Home » Tourism: How COVID19, stringent travel protocols reduced tourist to Indonesian Island Bali from millions to just 45 in 2021 despite reopening

Tourism: How COVID19, stringent travel protocols reduced tourist to Indonesian Island Bali from millions to just 45 in 2021 despite reopening

by Atqnews
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Indonesian island, Bali is a famous to go for tourist, attracting well over six million international tourists in 2019 and over a million in 2020, but the tourist haven in now a shadow of itself, no thanks to the COVID19 pandemic and stringent travel protocols imposed on visitors.

According to edition.cnn.com, destinations around the world have faced significant tourist reductions amid the coronavirus pandemic. But few have taken a harder hit than Bali, the Indonesian island long beloved of global travelers.

Due to strict border control measures and a closed airport, Bali went from receiving millions of international visitors to welcoming just 45 in 2021.

READ: Africa: Alain St.Ange, Indonesian tourism officials brainstorm on post Covid-19 recovery strategy

Compare that to about 6.2 million international arrivals in 2019 and 1.05 million in 2020.

“That is the lowest number of foreign tourist visits we’ve ever recorded,” Nyoman Gede Gunadika, section head of tourism for Bali Province, told CNN.

The two-digit number accounts for the period between January and October 2021 and was confirmed by the Central Statistics Bureau of Bali.

As the island’s Ngurah Rai International Airport (DPS) in Denpasar has been closed to international flights nearly all year, those tourists have almost all come via private yachts.

Though the airport officially reopened to international flights on October 14, there have so far only been domestic flights in and out of the airport, primarily from Indonesia’s capital city of Jakarta.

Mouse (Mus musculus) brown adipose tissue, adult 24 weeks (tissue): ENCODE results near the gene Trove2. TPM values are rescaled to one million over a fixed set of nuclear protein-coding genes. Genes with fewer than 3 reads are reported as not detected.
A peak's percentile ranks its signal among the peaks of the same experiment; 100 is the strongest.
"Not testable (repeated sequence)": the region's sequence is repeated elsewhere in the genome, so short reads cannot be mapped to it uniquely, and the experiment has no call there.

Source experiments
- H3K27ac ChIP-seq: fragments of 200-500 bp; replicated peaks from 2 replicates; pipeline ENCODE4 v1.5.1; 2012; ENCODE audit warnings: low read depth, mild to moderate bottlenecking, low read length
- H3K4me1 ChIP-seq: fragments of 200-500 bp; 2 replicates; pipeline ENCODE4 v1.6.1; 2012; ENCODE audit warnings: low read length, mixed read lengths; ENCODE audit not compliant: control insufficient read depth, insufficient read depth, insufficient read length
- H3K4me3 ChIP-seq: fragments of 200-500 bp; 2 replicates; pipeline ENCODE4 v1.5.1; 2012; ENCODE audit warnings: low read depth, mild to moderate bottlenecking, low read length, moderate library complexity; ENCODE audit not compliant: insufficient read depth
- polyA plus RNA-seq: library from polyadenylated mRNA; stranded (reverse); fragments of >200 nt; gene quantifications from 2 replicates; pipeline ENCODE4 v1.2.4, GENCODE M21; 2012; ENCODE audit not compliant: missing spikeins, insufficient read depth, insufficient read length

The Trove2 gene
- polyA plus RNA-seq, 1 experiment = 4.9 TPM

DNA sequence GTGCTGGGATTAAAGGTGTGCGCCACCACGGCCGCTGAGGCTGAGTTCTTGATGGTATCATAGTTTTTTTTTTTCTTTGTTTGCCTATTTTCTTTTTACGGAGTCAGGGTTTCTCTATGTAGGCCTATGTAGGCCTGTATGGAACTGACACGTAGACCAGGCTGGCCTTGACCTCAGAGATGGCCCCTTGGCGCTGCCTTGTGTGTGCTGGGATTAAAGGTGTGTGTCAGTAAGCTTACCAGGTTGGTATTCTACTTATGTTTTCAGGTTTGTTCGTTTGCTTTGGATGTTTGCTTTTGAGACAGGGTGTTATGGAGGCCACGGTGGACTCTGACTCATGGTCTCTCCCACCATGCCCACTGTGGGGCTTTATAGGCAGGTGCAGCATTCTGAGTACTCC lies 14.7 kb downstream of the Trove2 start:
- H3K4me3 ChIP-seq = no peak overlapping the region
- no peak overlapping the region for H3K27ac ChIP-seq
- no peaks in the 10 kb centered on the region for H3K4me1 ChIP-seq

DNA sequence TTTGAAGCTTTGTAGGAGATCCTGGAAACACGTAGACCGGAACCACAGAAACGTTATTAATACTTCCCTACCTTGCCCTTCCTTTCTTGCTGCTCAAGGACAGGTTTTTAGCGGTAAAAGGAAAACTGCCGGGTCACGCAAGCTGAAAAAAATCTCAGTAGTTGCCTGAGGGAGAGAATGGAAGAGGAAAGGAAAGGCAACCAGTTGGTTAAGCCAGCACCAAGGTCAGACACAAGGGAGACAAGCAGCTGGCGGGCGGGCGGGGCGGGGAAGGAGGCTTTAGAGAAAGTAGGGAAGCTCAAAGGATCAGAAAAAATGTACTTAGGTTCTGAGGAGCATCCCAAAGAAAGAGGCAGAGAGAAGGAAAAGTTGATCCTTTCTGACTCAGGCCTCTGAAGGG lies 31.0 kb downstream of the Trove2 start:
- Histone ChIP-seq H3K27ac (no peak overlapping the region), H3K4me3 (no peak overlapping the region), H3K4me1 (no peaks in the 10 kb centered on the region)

n order to come to Bali, foreign tourists have to deal with strict Covid-related entry requirements. They must obtain a business visa at a cost of $300 (there are no tourist visas at present), take multiple PCR tests and buy special health insurance. In addition, airfare costs are higher than usual due to the lack of direct flights.

One hopeful visitor is Justyna Wrucha, a UK citizen planning a trip to Bali with her husband. It will be their first visit to the island, which she says has long been on their bucket list.
“We think that the government in Indonesia and Bali is extremely harsh by imposing a10-day quarantine on fully vaccinated people,” Wrucha tells CNN.

Bali’s Covid policies relating to foreign visitors are determined by the central government in Jakarta, not by local authorities on the island. Originally, the quarantines were shorter but were recently increased due to fears of the new Omicron variant.

Wrucha and her husband will arrive in Jakarta on December 26, quarantine there for 10 days and then fly to Bali barring any changes or last-minute issues. She says they have relied on social media, primarily Instagram, to stay updated rather than on official government channels.

“Before Covid, people from Europe and the UK loved Bali,” she adds.

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